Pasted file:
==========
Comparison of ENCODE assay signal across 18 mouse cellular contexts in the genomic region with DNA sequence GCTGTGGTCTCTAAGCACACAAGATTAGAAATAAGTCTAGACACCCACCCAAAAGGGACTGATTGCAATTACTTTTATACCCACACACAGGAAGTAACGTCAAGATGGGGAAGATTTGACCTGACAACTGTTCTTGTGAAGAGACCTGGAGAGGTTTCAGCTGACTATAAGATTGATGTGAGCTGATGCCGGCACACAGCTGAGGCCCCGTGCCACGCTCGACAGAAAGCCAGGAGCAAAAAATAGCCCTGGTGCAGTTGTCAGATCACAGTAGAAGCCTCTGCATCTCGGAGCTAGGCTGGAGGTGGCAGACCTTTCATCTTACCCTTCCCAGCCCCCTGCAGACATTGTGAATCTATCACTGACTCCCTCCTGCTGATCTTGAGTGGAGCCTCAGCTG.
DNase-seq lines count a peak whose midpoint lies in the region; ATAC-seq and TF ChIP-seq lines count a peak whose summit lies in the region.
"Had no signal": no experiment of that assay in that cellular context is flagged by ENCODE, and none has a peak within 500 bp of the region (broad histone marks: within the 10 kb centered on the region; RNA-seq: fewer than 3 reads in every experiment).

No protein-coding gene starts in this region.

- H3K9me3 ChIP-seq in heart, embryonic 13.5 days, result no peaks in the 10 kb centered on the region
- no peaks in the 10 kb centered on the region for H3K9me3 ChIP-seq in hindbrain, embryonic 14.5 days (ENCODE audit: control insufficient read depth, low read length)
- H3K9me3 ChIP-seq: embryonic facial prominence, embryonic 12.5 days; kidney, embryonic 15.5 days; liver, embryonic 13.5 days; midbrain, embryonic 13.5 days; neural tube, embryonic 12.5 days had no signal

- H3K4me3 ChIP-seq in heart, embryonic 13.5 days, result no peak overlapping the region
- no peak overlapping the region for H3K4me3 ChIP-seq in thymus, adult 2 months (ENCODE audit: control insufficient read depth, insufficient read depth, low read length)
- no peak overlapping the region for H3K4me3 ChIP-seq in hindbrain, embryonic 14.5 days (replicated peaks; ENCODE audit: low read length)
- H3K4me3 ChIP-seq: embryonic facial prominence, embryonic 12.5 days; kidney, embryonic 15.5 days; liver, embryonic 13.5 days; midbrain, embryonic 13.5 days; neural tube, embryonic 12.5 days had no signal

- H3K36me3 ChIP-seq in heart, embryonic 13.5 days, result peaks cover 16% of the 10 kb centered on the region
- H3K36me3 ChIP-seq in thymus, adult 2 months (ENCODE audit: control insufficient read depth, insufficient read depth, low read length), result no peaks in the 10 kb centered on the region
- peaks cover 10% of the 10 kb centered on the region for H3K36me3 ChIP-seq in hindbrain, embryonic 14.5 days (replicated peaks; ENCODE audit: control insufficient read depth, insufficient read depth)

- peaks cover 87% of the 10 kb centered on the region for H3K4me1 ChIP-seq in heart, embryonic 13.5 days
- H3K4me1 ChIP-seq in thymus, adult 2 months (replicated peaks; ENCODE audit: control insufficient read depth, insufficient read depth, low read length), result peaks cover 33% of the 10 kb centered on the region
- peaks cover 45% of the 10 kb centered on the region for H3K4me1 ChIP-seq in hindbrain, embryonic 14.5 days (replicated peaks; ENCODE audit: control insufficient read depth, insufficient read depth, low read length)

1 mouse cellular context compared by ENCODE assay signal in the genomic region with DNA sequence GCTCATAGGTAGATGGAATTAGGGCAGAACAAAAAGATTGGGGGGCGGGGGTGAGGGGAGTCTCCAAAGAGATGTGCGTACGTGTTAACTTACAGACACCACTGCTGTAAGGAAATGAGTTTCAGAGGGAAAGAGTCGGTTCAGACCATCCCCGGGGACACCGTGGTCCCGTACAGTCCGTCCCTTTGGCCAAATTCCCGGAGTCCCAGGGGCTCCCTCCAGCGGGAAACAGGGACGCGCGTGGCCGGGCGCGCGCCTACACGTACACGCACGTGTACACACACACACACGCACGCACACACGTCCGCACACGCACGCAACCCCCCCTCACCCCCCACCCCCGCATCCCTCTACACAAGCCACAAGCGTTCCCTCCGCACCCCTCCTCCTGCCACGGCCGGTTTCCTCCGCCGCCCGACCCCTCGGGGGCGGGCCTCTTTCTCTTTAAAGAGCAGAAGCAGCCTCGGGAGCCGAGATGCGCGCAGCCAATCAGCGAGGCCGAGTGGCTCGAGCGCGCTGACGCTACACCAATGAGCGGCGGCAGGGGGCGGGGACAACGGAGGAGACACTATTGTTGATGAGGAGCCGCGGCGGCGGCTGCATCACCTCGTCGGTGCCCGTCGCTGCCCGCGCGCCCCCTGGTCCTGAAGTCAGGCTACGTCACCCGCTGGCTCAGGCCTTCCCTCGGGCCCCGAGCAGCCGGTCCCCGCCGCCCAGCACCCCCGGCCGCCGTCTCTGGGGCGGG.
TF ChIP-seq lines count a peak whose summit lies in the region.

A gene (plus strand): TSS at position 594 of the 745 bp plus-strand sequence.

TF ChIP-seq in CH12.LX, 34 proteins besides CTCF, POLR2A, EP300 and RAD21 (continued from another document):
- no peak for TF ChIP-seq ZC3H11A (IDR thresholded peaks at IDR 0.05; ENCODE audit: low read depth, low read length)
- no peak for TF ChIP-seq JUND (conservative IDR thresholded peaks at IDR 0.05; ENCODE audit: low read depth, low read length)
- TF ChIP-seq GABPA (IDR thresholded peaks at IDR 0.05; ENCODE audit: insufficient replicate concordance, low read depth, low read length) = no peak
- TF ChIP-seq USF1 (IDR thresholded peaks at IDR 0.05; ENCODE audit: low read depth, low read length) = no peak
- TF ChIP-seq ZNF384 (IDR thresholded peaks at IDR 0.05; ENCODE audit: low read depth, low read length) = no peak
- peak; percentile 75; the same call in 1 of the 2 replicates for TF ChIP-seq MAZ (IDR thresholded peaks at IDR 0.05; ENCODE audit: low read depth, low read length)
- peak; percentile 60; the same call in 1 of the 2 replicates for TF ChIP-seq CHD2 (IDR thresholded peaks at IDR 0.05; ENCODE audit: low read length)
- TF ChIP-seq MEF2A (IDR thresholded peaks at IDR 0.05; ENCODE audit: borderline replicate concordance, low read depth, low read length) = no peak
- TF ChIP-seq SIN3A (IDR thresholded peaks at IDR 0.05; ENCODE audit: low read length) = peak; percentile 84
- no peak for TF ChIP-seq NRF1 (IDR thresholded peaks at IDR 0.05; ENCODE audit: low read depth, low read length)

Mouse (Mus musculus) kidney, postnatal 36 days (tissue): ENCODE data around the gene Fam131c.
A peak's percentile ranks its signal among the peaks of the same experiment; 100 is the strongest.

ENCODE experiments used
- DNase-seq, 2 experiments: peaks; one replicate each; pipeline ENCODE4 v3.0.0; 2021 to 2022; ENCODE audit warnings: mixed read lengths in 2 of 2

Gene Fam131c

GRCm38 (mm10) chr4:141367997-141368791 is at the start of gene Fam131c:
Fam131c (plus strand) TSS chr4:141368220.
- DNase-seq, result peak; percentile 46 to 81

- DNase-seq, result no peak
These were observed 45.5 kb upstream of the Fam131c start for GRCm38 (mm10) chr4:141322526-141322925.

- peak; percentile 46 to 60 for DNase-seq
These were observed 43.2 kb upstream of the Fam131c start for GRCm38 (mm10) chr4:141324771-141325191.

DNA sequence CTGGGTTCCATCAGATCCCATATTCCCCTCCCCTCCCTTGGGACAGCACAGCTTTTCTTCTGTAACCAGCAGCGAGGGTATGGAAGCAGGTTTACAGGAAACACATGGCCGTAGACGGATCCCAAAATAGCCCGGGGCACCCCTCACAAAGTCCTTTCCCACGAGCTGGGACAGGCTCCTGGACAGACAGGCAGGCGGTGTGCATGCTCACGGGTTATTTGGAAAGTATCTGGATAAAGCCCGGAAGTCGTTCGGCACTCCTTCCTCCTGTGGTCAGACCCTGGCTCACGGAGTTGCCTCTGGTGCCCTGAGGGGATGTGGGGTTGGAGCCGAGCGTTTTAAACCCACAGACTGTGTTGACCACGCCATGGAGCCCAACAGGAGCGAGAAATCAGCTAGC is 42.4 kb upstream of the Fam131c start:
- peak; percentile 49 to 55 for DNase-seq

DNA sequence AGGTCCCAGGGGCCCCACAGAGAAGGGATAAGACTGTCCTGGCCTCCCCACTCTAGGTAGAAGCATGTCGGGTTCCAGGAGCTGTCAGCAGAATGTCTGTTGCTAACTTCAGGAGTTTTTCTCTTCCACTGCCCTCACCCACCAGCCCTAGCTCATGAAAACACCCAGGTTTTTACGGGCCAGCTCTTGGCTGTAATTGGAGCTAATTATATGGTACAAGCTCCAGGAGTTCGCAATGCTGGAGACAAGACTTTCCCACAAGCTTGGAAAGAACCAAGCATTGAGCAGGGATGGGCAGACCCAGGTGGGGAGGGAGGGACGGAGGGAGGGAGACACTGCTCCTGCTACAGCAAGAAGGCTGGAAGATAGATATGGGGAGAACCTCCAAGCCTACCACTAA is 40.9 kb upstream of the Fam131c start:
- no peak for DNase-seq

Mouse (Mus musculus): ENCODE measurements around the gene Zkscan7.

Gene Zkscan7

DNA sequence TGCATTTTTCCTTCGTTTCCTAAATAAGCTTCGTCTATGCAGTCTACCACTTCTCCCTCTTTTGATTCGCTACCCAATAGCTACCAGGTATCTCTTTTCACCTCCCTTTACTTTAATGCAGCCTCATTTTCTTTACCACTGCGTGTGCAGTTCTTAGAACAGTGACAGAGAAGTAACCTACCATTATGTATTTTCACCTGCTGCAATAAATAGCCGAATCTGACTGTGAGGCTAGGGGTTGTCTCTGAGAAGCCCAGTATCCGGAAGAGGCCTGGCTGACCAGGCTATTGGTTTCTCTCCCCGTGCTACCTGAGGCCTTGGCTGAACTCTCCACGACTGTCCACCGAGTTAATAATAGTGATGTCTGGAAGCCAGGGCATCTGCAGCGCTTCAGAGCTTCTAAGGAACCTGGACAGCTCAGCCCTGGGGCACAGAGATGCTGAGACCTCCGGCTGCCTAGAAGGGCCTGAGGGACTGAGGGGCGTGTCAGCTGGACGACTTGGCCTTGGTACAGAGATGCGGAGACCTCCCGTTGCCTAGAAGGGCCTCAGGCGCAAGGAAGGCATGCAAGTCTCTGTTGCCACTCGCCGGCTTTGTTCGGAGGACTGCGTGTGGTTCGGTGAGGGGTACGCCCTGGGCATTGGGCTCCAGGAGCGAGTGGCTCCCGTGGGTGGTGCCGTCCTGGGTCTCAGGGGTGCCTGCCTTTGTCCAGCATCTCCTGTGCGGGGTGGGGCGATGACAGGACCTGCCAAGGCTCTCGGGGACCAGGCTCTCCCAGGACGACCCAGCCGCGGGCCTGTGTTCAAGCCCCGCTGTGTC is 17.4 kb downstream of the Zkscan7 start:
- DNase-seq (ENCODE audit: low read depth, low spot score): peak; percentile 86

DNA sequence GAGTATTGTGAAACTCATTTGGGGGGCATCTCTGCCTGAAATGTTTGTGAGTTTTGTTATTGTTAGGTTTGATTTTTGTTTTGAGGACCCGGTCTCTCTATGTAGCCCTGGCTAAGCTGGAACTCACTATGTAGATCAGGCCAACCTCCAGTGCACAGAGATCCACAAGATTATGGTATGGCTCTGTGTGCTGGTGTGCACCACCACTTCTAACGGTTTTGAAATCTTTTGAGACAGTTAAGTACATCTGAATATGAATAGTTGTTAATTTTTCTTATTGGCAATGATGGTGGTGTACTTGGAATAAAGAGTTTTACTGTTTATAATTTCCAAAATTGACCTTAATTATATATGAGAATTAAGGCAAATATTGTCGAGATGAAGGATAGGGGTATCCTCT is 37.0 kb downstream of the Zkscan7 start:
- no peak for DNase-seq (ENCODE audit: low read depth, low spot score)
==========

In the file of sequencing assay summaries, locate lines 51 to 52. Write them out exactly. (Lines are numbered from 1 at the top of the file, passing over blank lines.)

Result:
- DNase-seq (ENCODE audit: low read depth, low spot score): peak; percentile 86

DNA sequence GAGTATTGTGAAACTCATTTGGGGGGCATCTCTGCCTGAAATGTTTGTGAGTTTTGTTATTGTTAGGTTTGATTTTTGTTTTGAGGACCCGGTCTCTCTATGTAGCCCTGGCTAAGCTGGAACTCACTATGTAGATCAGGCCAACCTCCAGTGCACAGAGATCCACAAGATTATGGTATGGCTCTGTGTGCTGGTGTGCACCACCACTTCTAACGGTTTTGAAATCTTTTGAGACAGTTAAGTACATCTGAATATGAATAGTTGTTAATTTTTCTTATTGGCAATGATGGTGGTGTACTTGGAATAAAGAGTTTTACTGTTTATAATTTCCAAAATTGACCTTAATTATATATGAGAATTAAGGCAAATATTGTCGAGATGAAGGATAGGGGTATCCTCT is 37.0 kb downstream of the Zkscan7 start: